The apostle Paul wrote about all he had accomplished religiously before he was confronted by Christ on the road to Damascus (Philippians 3:4-6). His conclusion, “For his sake I have suffered the loss of all things and count them as rubbish, in order that I may gain Christ” (Philippians 3:8). Paul’s greatest desire was to: “...know him and the power of his resurrection, and the fellowship of his sufferings, being conformed to His death;” (Philippians 3:10). 

Our purpose in life is to glorify God and enjoy fellowship with Him. Because of man's fall into sin, fellowship with God has been broken and man struggles to find peace and joy. Only through faith in Jesus Christ can purpose in life be discovered. To exalt God is to fear and obey Him, while keeping our hearts fixed on our future home, heaven. His purpose for our lives enables us to experience true and lasting joy–––the abundant life He desires for every believer. “The thief comes only to steal and kill and destroy; I came that they may have life, and have it abundantly” (John 10:10).

Lord, may my greatest achievement  in life be to trust You and love You with all my heart.

Friday, July 8, 2016

Seeking Sinners

                      Seeking Sinners

                                         Luke 15:1-7
Then drew near unto him all the publicans and sinners for to hear him. And the Pharisees and scribes murmured, saying, "This man receives sinners, and eats with them." And he spake this parable unto them, saying, . . .

Tax collectors of Jesus day were hated and despised by the Jews, mainly because they were usually fellow Jews working for Rome. Jesus was seen eating with “publicans,” another name for tax collectors or tax gatherers which the Pharisees and scribes complained about. Tax collectors were always under the suspicion of being extortioners (the practice of obtaining something, especially money, through force or threats) and they probably were guilty in most instances.

When Jesus was seen having dinner at a tax collector’s house named Matthew, along with other sinners, the Pharisees questioned Jesus’ choice of companions. Jesus’ response: “It is not the healthy who need a doctor, but the sick. . . . I have not come to call the righteous, but sinners” (Matthew 9:12-13). Jesus did not come to save the “good,” self-righteous people, but  He came to those who knew they were not good and who freely admitted they needed salvation. Matthew was one of those whom Jesus saved. When the Lord called Him, he left his tax collecting position and followed Christ immediately (Matthew 9:9).

Because the Pharisees were grumbling against Him, Jesus told them a parable about a lost sheep which illustrated the joy God has in one repentant sinner. He began the parable with a loving shepherd seeking out one lost sheep. It was the shepherd’s job to care for the sheep and make sure that none were lost, hurt, or killed. Jesus said, “there would be more joy in heaven over one sinner that repents than over ninety-nine righteous persons who need no repentance.” Though there was murmuring on earth over Jesus spending time with “sinners,” in heaven, there was great jubilation among the angels and pleasure with God over one sinner that repents.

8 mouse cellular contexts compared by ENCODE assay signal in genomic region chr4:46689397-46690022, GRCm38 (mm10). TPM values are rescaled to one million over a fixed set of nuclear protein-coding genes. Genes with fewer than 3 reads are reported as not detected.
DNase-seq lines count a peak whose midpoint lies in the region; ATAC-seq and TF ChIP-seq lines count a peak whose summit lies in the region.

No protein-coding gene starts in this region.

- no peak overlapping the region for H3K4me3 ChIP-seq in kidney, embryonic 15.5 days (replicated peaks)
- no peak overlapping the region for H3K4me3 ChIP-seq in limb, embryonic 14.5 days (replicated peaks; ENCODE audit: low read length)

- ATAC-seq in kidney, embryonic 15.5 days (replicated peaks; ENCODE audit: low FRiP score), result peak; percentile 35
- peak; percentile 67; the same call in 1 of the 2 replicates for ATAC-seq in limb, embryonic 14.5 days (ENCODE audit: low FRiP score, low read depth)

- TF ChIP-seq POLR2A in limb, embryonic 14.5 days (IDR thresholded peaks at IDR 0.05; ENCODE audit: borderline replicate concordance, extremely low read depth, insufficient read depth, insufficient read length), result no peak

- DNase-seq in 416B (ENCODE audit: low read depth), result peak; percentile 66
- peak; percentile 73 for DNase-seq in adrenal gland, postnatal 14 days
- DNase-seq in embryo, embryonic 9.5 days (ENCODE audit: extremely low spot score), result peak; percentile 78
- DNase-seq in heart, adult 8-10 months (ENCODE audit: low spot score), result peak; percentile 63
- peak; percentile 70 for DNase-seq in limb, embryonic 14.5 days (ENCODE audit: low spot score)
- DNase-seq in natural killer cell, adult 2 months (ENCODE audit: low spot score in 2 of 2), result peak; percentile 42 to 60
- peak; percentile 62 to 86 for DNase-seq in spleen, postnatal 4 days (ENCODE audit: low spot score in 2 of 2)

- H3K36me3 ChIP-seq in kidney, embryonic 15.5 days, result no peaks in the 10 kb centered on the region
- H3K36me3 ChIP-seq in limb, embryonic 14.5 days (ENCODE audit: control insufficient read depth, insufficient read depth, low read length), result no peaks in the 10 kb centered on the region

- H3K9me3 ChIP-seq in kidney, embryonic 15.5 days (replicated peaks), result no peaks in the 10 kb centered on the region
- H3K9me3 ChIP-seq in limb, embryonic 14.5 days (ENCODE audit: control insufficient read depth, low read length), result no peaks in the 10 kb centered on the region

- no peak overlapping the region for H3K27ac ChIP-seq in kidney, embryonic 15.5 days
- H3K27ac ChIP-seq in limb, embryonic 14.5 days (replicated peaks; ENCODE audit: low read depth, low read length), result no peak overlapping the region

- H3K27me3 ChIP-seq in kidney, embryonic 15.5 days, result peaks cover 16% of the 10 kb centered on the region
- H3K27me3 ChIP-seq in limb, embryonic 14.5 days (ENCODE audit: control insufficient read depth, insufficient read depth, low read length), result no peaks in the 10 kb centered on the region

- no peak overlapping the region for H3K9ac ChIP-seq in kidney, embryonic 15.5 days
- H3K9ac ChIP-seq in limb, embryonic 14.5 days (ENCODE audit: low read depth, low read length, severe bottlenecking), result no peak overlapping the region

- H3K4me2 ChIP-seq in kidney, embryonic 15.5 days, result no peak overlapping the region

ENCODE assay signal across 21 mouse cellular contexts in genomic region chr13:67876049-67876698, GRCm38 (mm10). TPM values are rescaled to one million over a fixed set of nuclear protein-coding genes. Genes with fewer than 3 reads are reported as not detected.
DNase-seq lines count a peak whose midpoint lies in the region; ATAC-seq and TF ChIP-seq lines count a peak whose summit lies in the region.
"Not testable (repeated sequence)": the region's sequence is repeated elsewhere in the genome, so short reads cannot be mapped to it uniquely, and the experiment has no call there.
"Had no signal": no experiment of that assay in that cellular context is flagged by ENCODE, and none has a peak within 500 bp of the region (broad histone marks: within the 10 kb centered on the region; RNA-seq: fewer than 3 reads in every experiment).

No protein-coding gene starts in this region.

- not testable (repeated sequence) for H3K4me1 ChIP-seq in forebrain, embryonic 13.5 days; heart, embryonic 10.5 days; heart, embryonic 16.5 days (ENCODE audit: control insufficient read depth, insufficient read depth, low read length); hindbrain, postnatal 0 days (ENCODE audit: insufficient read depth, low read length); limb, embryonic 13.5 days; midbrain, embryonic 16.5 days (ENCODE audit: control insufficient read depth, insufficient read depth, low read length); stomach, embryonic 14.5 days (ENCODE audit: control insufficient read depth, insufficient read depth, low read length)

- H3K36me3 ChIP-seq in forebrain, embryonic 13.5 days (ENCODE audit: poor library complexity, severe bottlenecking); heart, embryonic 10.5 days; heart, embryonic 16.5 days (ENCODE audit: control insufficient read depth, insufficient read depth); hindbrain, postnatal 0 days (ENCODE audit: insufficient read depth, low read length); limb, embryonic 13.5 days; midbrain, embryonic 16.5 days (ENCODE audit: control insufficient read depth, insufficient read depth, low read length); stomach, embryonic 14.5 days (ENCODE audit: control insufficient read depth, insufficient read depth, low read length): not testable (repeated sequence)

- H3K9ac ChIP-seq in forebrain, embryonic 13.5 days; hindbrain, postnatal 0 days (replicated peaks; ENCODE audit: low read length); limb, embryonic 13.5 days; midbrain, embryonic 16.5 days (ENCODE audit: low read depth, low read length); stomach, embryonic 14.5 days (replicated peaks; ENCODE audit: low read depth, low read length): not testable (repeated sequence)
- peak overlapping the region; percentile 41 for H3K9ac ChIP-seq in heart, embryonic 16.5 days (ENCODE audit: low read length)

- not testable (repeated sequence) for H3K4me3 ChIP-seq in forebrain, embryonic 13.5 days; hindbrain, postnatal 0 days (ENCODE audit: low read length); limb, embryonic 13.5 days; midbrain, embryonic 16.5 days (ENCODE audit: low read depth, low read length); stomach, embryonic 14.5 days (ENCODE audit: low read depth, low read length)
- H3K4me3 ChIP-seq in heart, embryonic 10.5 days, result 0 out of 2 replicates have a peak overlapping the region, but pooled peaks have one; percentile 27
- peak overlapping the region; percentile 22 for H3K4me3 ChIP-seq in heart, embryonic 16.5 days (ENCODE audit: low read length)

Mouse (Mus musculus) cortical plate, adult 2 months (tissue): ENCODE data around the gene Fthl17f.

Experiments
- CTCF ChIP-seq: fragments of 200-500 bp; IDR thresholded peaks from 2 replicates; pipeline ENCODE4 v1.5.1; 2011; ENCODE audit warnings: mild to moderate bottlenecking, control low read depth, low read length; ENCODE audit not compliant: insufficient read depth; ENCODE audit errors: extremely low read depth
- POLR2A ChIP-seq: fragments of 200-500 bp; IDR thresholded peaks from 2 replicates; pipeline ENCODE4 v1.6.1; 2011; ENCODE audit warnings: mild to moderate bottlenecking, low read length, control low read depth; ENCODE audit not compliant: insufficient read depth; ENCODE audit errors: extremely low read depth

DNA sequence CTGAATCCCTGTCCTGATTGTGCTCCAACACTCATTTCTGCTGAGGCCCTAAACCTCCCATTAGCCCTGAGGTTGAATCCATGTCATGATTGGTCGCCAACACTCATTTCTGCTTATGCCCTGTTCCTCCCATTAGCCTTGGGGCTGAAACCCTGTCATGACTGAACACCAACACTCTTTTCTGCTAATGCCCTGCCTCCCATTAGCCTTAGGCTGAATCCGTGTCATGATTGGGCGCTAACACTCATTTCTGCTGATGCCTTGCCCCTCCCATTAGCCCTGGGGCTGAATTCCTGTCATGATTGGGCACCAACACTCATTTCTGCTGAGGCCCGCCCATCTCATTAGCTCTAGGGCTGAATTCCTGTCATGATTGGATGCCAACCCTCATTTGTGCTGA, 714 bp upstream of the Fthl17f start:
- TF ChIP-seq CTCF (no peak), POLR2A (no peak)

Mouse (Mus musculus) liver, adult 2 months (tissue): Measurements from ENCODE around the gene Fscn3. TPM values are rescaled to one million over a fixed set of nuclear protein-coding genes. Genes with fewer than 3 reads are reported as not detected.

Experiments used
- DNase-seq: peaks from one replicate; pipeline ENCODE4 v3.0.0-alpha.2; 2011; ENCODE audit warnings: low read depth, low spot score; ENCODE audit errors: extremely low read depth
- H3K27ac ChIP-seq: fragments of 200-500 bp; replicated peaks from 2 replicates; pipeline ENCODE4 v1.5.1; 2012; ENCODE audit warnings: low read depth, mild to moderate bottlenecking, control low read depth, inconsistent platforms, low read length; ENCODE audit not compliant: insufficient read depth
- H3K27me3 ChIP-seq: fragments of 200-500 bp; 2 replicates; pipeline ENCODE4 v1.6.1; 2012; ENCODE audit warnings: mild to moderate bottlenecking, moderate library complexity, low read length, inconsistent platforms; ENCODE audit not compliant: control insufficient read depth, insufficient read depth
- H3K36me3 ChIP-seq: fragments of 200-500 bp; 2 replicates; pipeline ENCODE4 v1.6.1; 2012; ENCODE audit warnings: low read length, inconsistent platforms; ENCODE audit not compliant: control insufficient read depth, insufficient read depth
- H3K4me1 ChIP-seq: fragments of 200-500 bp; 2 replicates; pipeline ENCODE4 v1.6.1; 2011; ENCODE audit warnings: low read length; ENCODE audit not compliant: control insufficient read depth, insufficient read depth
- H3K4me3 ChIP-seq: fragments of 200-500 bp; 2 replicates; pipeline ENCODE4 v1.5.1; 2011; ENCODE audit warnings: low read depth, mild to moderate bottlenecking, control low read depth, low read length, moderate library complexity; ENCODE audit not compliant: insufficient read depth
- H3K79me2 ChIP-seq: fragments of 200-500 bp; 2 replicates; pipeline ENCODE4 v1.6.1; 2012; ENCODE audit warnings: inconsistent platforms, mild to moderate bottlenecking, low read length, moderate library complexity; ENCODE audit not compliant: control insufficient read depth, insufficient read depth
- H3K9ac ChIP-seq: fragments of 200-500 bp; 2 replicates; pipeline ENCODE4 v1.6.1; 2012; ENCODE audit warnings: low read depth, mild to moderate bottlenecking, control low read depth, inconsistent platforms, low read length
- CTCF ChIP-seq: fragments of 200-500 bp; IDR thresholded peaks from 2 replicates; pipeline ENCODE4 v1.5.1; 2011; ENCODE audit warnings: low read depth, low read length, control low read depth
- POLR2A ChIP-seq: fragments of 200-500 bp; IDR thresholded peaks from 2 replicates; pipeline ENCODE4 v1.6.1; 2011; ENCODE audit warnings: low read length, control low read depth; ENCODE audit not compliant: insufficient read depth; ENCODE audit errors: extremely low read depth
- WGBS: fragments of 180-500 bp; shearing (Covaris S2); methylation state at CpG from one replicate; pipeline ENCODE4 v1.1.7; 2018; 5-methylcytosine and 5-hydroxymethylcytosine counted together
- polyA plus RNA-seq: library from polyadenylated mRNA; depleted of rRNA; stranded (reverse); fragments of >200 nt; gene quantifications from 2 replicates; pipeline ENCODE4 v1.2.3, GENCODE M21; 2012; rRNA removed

Lord, thank You for seeking out sinners and saving me.

Friday, July 1, 2016

Without Complainng

                Without Complaining

                                Philippians 2:14-16
           Do all things without murmuring or disputing, . . .

To do all things without grumbling or arguing is a command given by God, but rarely obeyed by most Christians. How often have you found yourself complaining against His gracious provisions? The word murmuring used in the King James Version of the Bible is an expression of thanklessness and disobedience to God. It is that low muffled tone of voice directed towards God or others in a negative light. Usually this is because something has happened that is irritating or disagreeable and we are not pleased by this disruption in our lives.

Paul is not all together talking about the Philippians’ murmuring against God Himself, but quarreling with one another within the church. When quarreling begins in the church, the world’s view of the church and of Christ begins to wane. Christians are to bring the light of the Gospel to those who are lost and in bondage to sin, not their complaints.

We live in a society that is unhappy and loves to whine about what they don’t have when they have so much. We are breeding a generation that is discontented because the more they have the more they want. People who criticize continually have a devastating effect on the church and their grumbling is contagious bringing anxiety and disapproval with it. Be careful about complaining, for as Christians, we are to live consistently with who we are. “Therefore be imitators of God, as beloved children” (Ephesians 5:1) free from complaining to be all that God wants us to be.  As God does His work in us, our part is not to murmur, complain or grumble against His working. God wants us to shine as a lamp in the night (Luke 8:16) so that we may have an extraordinary effect on the lost. The strength of the Christian life is in the truth of the Gospel on which we stand, our faith, from which we share our personal testimony of the salvation of Christ.

Lord, may I obey Your command and not complain.